MILWAUKEE -- The Brewers drafted a junior college pitcher in the 20th round Wednesday whose story reads like Lucas Erceg, the sequel.Erceg is a third baseman who already ranks seventh on MLBPipeline.com's list of Milwaukee's top prospects. Austin Rubick is a right-handed a pitcher poised to start his professional career
MILWAUKEE -- The Brewers drafted a junior college pitcher in the 20th round Wednesday whose story reads like Lucas Erceg, the sequel.
Erceg is a third baseman who already ranks seventh on MLBPipeline.com's list of Milwaukee's top prospects. Austin Rubick is a right-handed a pitcher poised to start his professional career after the Brewers selected him with the 594th overall pick of the 2017 Draft. Yet, they have strikingly similar backstories.
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Both are from California and paid a price for having a little too much fun as freshmen at big-time colleges. Erceg had to leave Cal for tiny Menlo College before the Brewers made him their second-round pick in 2016. Rubick, highly touted out of high school in Ventura County, turned down a chance to go pro with the Indians in 2015 after they drafted him in the 27th round, choosing instead to attended the University of Arizona.
His numbers there weren't pretty, in the classroom or on the mound. Rubick posted a 1.9 GPA and an 8.10 ERA in 11 games, leading to his ouster from the program.
So he returned home for a fresh start at Ventura College.
"My stats on the season weren't the greatest," said Rubick, who allowed 54 hits and 45 walks in 57 innings, "But I really got to learn who I was through adversity. Honestly, I feel like I am more prepared than I have ever been.
"I still look at it as my first chance, because I don't think I would have lasted if I would have signed the first time. I needed to grow up."
Ventura College offered a chance to begin anew. Rubick's fastball reached 94 mph in the fall, and Brewers scouting director Tod Johnson said Milwaukee likes Rubick's competitiveness and frame.
"You take a chance on guys ... who look like this," Johnson said.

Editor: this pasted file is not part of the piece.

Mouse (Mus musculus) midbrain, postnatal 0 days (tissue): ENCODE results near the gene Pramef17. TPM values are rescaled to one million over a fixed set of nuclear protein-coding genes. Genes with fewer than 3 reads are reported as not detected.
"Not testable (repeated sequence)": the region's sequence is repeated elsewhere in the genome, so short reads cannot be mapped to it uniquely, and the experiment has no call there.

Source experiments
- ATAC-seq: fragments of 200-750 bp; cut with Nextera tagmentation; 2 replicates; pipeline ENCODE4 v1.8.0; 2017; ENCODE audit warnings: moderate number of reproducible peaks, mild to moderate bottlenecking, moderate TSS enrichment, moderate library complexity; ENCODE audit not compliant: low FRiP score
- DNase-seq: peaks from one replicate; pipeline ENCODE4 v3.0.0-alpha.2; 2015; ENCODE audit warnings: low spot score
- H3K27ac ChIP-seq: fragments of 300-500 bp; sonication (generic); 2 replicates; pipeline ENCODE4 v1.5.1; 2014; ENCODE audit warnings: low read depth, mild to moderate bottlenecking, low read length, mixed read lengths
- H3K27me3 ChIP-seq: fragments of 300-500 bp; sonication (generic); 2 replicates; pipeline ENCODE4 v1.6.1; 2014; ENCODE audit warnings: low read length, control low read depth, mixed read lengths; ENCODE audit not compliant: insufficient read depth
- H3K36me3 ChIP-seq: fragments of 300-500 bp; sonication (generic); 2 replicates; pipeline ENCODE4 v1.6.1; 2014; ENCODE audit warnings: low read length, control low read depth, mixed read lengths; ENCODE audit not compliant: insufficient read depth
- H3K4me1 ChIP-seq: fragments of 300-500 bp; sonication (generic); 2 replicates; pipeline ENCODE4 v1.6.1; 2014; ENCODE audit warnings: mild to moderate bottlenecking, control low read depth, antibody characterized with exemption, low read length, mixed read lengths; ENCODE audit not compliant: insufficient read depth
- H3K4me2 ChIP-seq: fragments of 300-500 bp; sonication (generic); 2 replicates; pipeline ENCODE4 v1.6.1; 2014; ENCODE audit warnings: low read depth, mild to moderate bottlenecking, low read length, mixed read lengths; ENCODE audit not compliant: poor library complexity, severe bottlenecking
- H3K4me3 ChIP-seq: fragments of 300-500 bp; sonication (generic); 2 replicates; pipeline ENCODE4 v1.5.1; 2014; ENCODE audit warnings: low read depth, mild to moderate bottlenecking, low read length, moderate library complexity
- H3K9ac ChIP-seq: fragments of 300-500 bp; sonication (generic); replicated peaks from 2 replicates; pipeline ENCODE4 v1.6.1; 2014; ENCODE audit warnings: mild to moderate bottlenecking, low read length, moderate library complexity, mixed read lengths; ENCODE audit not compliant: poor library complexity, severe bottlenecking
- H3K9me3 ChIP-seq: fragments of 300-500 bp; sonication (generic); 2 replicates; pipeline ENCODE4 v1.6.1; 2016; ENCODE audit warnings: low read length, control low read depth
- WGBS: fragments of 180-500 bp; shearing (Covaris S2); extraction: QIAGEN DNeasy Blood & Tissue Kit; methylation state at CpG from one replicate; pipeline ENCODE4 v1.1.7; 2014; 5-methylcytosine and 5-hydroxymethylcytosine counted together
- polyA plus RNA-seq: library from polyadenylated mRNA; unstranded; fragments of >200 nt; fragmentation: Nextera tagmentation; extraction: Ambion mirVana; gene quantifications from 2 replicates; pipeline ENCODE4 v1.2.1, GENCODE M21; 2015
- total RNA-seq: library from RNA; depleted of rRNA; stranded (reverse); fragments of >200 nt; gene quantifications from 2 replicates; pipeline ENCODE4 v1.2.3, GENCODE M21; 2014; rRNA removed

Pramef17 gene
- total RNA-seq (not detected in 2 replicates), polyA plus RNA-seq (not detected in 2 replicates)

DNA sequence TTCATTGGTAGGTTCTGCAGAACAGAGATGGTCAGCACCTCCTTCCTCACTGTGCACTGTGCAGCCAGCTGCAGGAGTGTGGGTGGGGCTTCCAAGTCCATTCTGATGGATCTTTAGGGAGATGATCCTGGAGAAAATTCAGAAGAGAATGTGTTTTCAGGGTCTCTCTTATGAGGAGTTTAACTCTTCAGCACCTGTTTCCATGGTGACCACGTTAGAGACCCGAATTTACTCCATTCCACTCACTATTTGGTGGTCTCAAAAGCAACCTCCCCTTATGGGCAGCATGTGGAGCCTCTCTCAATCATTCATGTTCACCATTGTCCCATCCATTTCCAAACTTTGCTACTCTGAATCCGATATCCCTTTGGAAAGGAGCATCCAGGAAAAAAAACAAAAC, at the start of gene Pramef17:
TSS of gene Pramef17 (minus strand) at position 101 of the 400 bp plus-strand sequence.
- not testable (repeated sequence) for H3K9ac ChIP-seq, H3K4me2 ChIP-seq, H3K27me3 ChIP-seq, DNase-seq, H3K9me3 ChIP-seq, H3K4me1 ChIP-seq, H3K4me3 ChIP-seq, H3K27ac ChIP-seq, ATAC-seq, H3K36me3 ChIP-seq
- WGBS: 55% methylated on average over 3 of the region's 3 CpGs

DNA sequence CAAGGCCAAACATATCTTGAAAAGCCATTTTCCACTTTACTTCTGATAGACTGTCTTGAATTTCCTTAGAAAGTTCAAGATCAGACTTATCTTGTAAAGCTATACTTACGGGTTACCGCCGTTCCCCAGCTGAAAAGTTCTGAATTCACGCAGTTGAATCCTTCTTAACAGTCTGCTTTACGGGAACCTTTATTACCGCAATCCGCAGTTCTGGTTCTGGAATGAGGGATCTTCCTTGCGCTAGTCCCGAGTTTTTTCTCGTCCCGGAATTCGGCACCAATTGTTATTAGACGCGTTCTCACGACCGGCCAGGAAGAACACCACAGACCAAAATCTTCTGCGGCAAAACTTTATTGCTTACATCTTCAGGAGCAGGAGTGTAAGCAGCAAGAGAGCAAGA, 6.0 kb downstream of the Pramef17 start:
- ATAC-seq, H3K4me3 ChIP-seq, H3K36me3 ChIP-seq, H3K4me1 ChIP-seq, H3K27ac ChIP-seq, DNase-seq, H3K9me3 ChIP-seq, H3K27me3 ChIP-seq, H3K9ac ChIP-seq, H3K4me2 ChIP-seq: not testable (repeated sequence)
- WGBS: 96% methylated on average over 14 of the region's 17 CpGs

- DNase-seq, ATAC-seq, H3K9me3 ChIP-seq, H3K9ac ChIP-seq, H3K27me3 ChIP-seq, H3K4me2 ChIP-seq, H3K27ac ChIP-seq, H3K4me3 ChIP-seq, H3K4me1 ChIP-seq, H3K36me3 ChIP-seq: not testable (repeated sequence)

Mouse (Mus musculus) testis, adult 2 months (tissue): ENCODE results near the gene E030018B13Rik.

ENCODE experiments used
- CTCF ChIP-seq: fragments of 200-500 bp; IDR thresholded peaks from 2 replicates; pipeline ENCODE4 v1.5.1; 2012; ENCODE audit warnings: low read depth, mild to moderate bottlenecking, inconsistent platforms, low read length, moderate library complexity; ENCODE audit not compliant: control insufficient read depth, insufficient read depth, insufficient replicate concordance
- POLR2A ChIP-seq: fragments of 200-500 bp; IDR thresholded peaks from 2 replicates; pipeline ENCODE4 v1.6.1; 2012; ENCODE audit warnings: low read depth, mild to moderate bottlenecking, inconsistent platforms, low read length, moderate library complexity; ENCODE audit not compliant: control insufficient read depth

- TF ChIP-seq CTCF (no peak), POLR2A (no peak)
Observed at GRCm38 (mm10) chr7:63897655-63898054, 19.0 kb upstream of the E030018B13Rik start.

"From the day he showed up on this campus, we all knew his main goal was, 'I want to go play professional baseball,'" said Steve Hardesty, Ventura's top assistant coach. "He wanted to get back to who he used to be. It took some time, he took his lumps here and there, but there were days you could see the 'old Austin.' The kid everyone used to show up to see.
"I think he will sign. I can't guarantee that, but I know this is his goal."
Rubick does have a scholarship offer at the University of Hawaii if he doesn't sign with the Brewers.
"I've always wanted to play pro ball," Rubick said. "Ever since I was a kid in that little tee-ball uniform, that's all I ever wanted to do. ... I want to sign. Let me see that paperwork and we'll get to work."
In fact, Rubick already has the right cap. When he was a high school prospect, he played for the Brewers' Area Codes team coached by Milwaukee scout Dan Huston. The two talked then about the possibility that Rubick could someday play at Miller Park.
On Wednesday, it was Huston who called to inform Rubick the Brewers had drafted him.
"I'm still only 19, and this is just a ticket to start," Rubick said. "I don't want to be the stereotypical guy saying, 'I want to get there [to the big leagues] in two years.' I want to work as hard as I can, and I'm going to let what will be, be. I believe by going that, I will get to where I want to go."
Adam McCalvy has covered the Brewers for MLB.com since 2001. Follow him on Twitter @AdamMcCalvy, like him on Facebook and listen to his podcast.